2. The self-preserving size distribution theory. I. Effects of the Knudsen number on aerosol agglomerate growth.

    Science.gov (United States)

    Dekkers, Petrus J; Friedlander, Sheldon K

    2002-04-15

    Gas-phase synthesis of fine solid particles leads to fractal-like structures whose transport and light scattering properties differ from those of their spherical counterparts. Self-preserving size distribution theory provides a useful methodology for analyzing the asymptotic behavior of such systems. Apparent inconsistencies in previous treatments of the self-preserving size distributions in the free molecule regime are resolved. Integro-differential equations for fractal-like particles in the continuum and near continuum regimes are derived and used to calculate the self-preserving and quasi-self-preserving size distributions for agglomerates formed by Brownian coagulation. The results for the limiting case (the continuum regime) were compared with the results of other authors. For these cases the finite difference method was in good in agreement with previous calculations in the continuum regime. A new analysis of aerosol agglomeration for the entire Knudsen number range was developed and compared with a monodisperse model; Higher agglomeration rates were found for lower fractal dimensions, as expected from previous studies. Effects of fractal dimension, pressure, volume loading and temperature on agglomerate growth were investigated. The agglomeration rate can be reduced by decreasing volumetric loading or by increasing the pressure. In laminar flow, an increase in pressure can be used to control particle growth and polydispersity. For D(f)=2, an increase in pressure from 1 to 4 bar reduces the collision radius by about 30%. Varying the temperature has a much smaller effect on agglomerate coagulation.

  3. A proposed agglomerate model for oxygen reduction in the catalyst layer of proton exchange membrane fuel cells

    International Nuclear Information System (INIS)

    Zhang, Xiaoxian; Gao, Yuan; Ostadi, Hossein; Jiang, Kyle; Chen, Rui

    2014-01-01

    Highlights: • We developed a new agglomerate model to describe oxygen reduction reaction. • We showed how to calculate the model parameters from catalyst layer structure. • We verified the agglomerate model. - Abstract: Oxygen diffusion and reduction in the catalyst layer of PEM fuel cell is an important process in fuel cell modelling, but models able to link the reduction rate to catalyst-layer structure are lack; this paper makes such an effort. We first link the average reduction rate over the agglomerate within a catalyst layer to a probability that an oxygen molecule, which is initially on the agglomerate surface, will enter and remain in the agglomerate at any time in the absence of any electrochemical reaction. We then propose a method to directly calculate distribution function of this probability and apply it to two catalyst layers with contrasting structures. A formula is proposed to describe these calculated distribution functions, from which the agglomerate model is derived. The model has two parameters and both can be independently calculated from catalyst layer structures. We verify the model by first showing that it is an improvement and able to reproduce what the spherical model describes, and then testing it against the average oxygen reductions directly calculated from pore-scale simulations of oxygen diffusion and reaction in the two catalyst layers. The proposed model is simple, but significant as it links the average oxygen reduction to catalyst layer structures, and its two parameters can be directly calculated rather than by calibration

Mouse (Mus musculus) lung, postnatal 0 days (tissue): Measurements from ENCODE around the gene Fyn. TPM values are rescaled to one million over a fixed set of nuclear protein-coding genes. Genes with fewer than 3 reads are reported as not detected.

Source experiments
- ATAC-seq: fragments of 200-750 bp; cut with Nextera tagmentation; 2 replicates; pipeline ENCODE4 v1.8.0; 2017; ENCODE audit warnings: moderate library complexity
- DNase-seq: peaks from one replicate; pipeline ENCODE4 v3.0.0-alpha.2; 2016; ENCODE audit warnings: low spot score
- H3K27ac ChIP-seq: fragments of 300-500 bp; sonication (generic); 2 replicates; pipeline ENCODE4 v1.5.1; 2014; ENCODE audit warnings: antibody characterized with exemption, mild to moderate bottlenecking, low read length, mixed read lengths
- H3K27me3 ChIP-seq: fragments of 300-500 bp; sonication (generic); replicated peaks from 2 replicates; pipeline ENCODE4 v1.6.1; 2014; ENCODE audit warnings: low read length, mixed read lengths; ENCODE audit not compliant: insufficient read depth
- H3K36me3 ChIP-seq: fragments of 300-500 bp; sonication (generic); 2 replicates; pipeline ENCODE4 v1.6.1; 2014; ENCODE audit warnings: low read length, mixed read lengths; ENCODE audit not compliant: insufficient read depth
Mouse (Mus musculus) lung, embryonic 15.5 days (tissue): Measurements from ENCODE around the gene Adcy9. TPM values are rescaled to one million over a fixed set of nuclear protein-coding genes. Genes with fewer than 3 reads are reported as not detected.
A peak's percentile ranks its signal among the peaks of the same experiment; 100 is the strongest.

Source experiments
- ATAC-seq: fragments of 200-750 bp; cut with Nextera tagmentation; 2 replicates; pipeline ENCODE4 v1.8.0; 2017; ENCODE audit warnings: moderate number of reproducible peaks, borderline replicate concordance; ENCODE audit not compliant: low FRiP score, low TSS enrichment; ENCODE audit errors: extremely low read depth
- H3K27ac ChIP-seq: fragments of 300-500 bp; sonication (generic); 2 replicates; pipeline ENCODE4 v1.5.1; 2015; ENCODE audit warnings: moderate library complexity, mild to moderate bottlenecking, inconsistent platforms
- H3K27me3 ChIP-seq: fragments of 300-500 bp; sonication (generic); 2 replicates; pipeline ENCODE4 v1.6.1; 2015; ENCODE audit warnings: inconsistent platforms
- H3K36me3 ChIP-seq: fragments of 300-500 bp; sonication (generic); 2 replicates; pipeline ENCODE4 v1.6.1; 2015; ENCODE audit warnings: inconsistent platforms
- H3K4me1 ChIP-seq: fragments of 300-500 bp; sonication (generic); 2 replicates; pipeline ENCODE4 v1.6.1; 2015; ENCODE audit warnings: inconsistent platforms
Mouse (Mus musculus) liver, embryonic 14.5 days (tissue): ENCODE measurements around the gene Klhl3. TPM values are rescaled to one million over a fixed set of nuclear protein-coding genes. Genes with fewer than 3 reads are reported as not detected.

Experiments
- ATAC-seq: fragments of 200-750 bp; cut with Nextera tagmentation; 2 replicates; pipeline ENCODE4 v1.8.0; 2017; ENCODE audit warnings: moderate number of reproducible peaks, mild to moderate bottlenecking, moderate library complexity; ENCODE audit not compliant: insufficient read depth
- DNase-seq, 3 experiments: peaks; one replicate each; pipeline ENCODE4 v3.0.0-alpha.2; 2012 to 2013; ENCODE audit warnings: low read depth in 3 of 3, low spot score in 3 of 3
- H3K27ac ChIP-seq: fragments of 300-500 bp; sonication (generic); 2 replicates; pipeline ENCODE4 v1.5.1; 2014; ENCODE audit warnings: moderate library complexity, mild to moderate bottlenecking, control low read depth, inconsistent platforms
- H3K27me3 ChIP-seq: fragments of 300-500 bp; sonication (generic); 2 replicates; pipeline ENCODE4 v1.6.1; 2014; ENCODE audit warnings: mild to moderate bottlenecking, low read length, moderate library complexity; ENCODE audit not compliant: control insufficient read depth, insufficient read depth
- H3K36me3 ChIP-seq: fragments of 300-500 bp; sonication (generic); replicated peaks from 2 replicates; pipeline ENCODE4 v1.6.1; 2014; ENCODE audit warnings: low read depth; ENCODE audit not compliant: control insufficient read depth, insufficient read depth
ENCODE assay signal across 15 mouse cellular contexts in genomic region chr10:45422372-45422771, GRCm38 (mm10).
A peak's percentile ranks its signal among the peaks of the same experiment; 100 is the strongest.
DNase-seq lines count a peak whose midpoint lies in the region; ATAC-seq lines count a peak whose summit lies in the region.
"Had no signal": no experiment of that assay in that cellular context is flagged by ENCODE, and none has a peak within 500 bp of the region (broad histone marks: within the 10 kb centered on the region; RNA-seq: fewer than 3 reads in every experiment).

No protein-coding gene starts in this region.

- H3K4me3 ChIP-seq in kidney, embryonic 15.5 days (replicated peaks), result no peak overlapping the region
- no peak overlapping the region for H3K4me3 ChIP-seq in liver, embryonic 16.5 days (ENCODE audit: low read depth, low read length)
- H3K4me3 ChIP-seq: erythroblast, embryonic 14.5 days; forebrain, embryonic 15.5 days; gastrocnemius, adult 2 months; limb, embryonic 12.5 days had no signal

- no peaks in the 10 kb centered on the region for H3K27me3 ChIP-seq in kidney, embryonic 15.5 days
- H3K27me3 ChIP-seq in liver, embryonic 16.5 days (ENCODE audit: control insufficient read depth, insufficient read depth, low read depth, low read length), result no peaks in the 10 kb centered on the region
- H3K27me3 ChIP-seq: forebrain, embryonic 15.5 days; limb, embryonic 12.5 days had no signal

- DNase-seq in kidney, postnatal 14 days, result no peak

4. On the estimation method of compressed air consumption during pneumatic caisson sinking

    OpenAIRE

    平川, 修治; ヒラカワ, シュウジ; Shuji, HIRAKAWA

    1990-01-01

    There are several methods in estimation of compressed air consumption during pneumatic caisson sinking. It is re uired in the estimation of compressed air consumption by the methods under the same conditions. In this paper, it is proposed the methods which is able to estimate accurately the compressed air consumption during pnbumatic caissons sinking at this moment.

  5. Effectiveness of modified 1-hour air-oven moisture methods for determining popcorn moisture

    Science.gov (United States)

    Two of the most commonly used approved grain moisture air-oven reference methods are the air oven method ASAE S352.2, which requires long heating time (72-h) for unground samples, and the AACC 44-15.02 air-oven method, which dries a ground sample for 1 hr, but there is specific moisture measurement ...

  6. A Two-Step Methodology to Study the Influence of Aggregation/Agglomeration of Nanoparticles on Young's Modulus of Polymer Nanocomposites

    Science.gov (United States)

    Ma, Xinyue; Zare, Yasser; Rhee, Kyong Yop

    2017-12-01